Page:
|Consul General of Canada in HCM City and Deputy Director of HCM City Customs Department pledge to support businesses to recover after the pandemic. Photo: T.H|
Import and export goods increase
Mr. Behzad Babakhanic, Consul General of Canada in Ho Chi Minh City said that, in promoting the economic strengths between the two countries, businesses of the two countries were now taking advantage of the CPTPP. The average import – export turnover between Vietnam and Canada was about $9 billion/year. In particular, exporting mainly from Vietnam to Canada, while exports from Canada to Vietnam only reach $700 million. Canada’s meat exports to Vietnam were currently at $100 million, 3 times higher, and seafood was $50 million. Vietnam is Canada’s largest export market in the ASEAN region.
Mr. Behzad Babakhanic assessed that the post-pandemic economic recovery and development between two countries had a great contribution from Customs authorities. The role of Customs was very large in the trade of import and export goods between the two countries.
“Especially, during the recent outbreak, Ho Chi Minh City Customs Department has had many programs to support businesses to maintain clearance of import and export goods,” the Consul General of Canada said.
Speaking about the advantages of the CPTPP for businesses of the two countries, Mrs. Lisa Mallin, Trade Policy Officer, Embassy of Canada in Tokyo-Japan, said that the CPTPP had created many advantages for Canadian and Vietnamese businesses, Canadian consumers had accessed services and goods at reasonable prices.
CPTPP had helped increase export agricultural products. For example, wheat, soybeans, meat and many other Canadian products exported to Vietnam increased very quickly. For example, meat exports had grown very rapidly, with sales of CA$11 million from 2018 increasing to CA$38 million in 2020; beef products increased by 400%; pork increased by 150%.
However, in a survey of 500 Canadian businesses, up to 93% of businesses did not know or know very little about the CPTPP. So this webinar would help businesses to have a better understanding of this agreement.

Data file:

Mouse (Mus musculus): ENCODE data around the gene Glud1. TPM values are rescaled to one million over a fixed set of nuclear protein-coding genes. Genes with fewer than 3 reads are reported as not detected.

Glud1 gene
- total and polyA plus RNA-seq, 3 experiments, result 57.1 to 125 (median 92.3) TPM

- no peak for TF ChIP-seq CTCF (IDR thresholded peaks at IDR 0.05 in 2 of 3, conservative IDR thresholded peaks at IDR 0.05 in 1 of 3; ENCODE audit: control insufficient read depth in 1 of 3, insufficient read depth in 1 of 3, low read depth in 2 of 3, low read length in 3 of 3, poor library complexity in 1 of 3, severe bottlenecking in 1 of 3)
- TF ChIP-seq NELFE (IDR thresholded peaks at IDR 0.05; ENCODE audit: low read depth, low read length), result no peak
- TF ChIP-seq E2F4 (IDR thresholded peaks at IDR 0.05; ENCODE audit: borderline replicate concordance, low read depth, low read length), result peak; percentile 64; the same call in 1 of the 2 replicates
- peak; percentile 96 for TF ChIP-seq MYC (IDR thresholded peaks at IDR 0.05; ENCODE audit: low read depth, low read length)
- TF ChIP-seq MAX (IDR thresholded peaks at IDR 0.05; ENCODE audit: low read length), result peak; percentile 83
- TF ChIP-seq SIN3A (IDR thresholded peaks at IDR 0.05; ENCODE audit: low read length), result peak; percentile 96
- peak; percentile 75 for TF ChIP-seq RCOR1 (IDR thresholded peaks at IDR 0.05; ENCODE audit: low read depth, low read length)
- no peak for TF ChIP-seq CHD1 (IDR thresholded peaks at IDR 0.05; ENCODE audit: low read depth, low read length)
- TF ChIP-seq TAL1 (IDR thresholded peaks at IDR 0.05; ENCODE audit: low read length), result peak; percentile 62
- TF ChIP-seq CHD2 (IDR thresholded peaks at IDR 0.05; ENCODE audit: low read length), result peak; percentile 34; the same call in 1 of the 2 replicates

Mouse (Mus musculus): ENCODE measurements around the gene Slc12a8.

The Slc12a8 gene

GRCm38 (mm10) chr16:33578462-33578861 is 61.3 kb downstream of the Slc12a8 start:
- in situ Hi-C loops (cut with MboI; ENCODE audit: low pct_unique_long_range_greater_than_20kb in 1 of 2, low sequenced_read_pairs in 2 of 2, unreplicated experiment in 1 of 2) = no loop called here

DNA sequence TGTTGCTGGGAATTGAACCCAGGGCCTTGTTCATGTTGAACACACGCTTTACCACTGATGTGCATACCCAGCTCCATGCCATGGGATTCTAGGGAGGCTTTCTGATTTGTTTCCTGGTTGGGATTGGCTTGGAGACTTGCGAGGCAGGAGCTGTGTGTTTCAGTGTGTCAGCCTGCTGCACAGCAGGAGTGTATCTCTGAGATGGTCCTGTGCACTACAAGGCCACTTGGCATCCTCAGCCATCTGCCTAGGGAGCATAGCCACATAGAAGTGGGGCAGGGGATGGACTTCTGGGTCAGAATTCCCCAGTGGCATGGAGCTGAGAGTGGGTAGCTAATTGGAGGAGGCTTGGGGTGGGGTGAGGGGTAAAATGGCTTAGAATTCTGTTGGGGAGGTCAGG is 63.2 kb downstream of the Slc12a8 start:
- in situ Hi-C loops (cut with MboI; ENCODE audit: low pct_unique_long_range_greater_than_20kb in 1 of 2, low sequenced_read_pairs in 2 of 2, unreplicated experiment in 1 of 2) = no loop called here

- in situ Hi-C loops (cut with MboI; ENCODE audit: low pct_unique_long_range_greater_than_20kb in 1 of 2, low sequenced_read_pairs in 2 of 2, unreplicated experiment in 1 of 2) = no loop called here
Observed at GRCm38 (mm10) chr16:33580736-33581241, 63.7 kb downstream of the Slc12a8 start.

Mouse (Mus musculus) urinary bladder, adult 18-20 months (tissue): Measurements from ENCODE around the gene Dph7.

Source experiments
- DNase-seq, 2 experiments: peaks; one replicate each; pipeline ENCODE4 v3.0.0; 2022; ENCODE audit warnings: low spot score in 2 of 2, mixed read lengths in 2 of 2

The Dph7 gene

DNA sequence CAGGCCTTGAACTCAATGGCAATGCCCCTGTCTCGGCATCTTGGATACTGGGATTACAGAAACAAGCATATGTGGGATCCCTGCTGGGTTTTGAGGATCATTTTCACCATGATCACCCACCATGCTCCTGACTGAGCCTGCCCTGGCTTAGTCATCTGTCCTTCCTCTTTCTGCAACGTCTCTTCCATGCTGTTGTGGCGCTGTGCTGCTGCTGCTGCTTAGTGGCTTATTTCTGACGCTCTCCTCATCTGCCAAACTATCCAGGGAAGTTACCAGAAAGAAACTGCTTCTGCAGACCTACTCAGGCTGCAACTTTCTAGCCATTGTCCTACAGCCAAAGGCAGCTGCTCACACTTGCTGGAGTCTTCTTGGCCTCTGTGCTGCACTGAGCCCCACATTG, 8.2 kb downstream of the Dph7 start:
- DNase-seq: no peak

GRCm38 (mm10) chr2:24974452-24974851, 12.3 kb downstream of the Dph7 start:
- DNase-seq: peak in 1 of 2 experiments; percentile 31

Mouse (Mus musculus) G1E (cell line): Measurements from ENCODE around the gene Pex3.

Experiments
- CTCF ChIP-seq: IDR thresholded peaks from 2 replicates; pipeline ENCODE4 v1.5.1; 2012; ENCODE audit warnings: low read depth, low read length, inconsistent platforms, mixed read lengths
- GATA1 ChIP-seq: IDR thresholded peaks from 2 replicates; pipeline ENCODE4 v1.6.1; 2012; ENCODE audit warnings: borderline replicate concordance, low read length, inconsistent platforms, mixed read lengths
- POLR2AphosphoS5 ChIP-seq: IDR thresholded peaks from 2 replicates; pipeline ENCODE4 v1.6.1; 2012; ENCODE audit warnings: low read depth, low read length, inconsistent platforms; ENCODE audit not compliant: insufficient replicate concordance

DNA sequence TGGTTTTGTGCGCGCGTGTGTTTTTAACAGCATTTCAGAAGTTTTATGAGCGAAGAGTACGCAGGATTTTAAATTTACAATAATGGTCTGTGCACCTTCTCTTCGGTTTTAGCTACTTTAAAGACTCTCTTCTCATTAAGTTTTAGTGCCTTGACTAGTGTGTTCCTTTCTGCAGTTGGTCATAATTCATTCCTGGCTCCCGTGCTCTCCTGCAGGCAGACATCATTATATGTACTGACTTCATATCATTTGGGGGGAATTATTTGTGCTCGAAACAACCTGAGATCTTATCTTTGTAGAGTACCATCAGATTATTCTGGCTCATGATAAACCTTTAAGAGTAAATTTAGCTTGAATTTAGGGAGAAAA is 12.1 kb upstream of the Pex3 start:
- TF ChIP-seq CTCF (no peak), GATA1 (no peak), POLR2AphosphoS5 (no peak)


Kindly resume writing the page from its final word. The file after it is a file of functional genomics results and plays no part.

Instructions on many procedures for businesses
During the webinar, Ho Chi Minh City Customs Department answered questions from Canadian businesses related to customs procedures for importing a number of items such as: oats, fresh ginseng; specialized inspection for some food items; certificate of origin; and preferential tariff rates for some imported goods.
|Ho Chi Minh City Customs Department answered many questions for businesses. Photo: T.H|
Answering questions about importing many shipments in a period (normally one year) and identical items, whether it needs an invoice number for each shipment or not, Deputy Head of Supervision and Control Division Phan Minh Thao said, based on Clause 5, Article 7a of Circular 38/2018/TT-BTC dated April 20, 2018 amended and supplemented in Clause 4, Article 1, Circular 62/2019/TT- BTC dated September 5, 2019, Customs procedures apply to cases where proof of origin documents are issued for many identical shipments that are imported many times within the time limit specified in the certificates of origin prescribed at Point a.8, Clause 3, Article 1.
For example, customs procedures for the case where the certificate of origin does not specify the number of imported goods. When carrying out procedures for the first import shipment of the certificate of origin issued for many identical shipments, the customs declarant shall submit one original copy of the certificate of origin to the customs authority.
The customs authority will compare the conformity between the import customs declaration with the proof of origin of goods and documents included in the customs dossier. If it meets the rules of origin as prescribed, it will be subject to apply the preferential tariff rate.
For subsequent import shipments, the declarant shall declare in the box “Notes” of the import customs declaration about the number of the first import declaration which are applied proof of origin as prescribed at Point a. a.8, Clause 3, Article 1. Furthermore, importing fresh ginseng must carry out food safety inspections at the Ministry of Health and quarantine at the Ministry of Agriculture and Rural Development.
At the webinar, regarding some questions of enterprises about specialized inspection, Deputy Director General Nguyen Huu Nghiep said that currently, the Draft Decree stipulates the management mechanism, methods, order and procedures of quality inspection and food safety inspection procedures for imported goods that are being submitted to the Prime Minister by the Ministry of Finance.
With the assigned role as the focal point, the Customs authority will apply information technology and risk management in performing specialized inspection, there will be fundamental changes compared to the past. When the decree is issued, the customs authority will give specific instructions for businesses. Enterprises should proactively take steps before the goods arrive at the port, meaning imported goods will be cleared quickly.